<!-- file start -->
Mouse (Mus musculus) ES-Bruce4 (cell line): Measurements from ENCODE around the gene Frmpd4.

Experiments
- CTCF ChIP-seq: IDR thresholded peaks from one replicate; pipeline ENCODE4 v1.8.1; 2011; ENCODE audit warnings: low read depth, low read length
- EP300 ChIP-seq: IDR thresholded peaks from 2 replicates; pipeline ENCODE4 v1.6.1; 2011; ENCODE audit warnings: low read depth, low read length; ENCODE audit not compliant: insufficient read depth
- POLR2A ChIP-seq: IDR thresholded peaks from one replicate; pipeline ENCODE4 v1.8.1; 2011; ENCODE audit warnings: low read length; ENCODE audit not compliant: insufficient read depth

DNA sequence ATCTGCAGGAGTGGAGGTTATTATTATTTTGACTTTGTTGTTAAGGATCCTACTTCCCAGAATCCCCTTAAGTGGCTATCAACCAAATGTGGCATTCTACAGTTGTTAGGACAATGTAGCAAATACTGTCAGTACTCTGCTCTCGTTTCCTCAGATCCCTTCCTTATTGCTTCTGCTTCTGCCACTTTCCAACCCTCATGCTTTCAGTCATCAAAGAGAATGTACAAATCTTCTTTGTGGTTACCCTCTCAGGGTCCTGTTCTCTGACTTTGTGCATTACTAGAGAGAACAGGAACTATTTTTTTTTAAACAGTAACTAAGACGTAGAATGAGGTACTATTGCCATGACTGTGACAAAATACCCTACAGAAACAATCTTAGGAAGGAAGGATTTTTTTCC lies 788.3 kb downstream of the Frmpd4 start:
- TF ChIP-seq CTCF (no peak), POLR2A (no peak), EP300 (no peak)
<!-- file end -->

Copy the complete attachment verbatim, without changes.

Mouse (Mus musculus) ES-Bruce4 (cell line): Measurements from ENCODE around the gene Frmpd4.

Experiments
- CTCF ChIP-seq: IDR thresholded peaks from one replicate; pipeline ENCODE4 v1.8.1; 2011; ENCODE audit warnings: low read depth, low read length
- EP300 ChIP-seq: IDR thresholded peaks from 2 replicates; pipeline ENCODE4 v1.6.1; 2011; ENCODE audit warnings: low read depth, low read length; ENCODE audit not compliant: insufficient read depth
- POLR2A ChIP-seq: IDR thresholded peaks from one replicate; pipeline ENCODE4 v1.8.1; 2011; ENCODE audit warnings: low read length; ENCODE audit not compliant: insufficient read depth

DNA sequence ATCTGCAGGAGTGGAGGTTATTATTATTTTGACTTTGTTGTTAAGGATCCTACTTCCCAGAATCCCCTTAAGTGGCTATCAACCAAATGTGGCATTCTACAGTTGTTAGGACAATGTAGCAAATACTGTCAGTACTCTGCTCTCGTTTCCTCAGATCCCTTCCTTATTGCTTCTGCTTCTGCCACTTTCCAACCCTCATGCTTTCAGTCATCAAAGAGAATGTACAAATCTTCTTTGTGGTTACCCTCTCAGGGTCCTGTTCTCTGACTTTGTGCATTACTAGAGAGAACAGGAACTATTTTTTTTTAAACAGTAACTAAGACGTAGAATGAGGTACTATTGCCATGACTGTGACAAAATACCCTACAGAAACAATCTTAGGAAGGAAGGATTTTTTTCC lies 788.3 kb downstream of the Frmpd4 start:
- TF ChIP-seq CTCF (no peak), POLR2A (no peak), EP300 (no peak)